Watching the World
“Global military expenditure in 2008 is estimated to have totalled $1464 billion. This represents an increase . . . of 45 per cent since 1999.”—STOCKHOLM INTERNATIONAL PEACE RESEARCH INSTITUTE, SWEDEN.
“According to Google, several billion web pages are added [to the Internet] each day.”—NEW SCIENTIST, BRITAIN.
“World hunger [was] projected to reach a historic high in 2009 with 1 020 million people going hungry every day.”—FOOD AND AGRICULTURE ORGANIZATION OF THE UNITED NATIONS, ITALY.
First Cloned Camel
Since 1996, when researchers first cloned a sheep, a number of other mammals—including cows, goats, and horses—have been produced using the same technique. Now scientists at a veterinarian research establishment in Dubai have for the first time cloned a camel. The female calf was named Injaz, Arabic for “achievement.” “The cloning of animals . . . has already moved beyond the merely experimental,” says the Abu Dhabi newspaper The National. “In future, the programme will examine the possibilities of using cloning to perpetuate the genes of valued racing and milk-producing camels.”
“The orbital highways above Earth have been getting more crowded for years, but it wasn’t until February  that two satellites had their first major smashup,” reports Science News. About 500 miles [800 km] above Siberia, a functioning American communications satellite collided with a defunct Russian military device. The accident created a swarm of some 700 large fragments of debris. The more debris there is in orbit, the higher the chances of another accident. Tracking stations currently monitor the orbits of some 18,000 pieces of space garbage larger than four inches [10 cm] across. Yet, a collision with an object any larger than a pea, moving at orbital speed, could be catastrophic for satellites or even manned flights.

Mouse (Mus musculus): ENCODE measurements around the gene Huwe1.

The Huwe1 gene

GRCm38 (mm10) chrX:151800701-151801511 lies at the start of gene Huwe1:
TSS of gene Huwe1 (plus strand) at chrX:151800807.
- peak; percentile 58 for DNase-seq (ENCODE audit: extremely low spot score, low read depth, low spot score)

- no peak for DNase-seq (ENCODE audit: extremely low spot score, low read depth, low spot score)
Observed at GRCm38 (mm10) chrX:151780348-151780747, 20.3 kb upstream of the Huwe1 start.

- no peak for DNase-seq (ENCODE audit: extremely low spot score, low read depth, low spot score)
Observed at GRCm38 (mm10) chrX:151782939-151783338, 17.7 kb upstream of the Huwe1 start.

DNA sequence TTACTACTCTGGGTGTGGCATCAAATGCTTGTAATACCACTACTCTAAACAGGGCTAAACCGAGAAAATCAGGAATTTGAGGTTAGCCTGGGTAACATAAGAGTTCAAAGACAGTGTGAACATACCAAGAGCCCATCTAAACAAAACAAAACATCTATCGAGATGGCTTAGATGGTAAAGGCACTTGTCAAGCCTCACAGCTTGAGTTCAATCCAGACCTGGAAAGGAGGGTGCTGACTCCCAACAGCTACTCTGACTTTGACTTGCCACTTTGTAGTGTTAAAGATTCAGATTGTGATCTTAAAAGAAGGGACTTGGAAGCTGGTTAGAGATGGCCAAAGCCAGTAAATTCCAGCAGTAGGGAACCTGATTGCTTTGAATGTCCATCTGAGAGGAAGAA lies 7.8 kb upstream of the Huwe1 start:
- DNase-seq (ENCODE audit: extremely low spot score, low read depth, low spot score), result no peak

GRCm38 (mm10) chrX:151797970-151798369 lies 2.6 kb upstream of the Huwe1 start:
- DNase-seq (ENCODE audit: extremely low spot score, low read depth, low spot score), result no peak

“Few people neglect to pay their cellphone bills, because they know the phone will stop working if they do,” reports The Wall Street Journal. Now the same principle is being applied to cars. “Used-car dealers are installing remote disabling devices that keep the cars from starting if the buyer gets too far behind on payments,” says the newspaper. The devices—wired into car ignition systems—come as part of the conditions of financing for customers with subprime credit and can be removed when loans are paid off. Disablers rarely have to immobilize vehicles, however, says the Journal. Rather, their flashing lights and warning beepers effectively “prod customers to make timely payments.”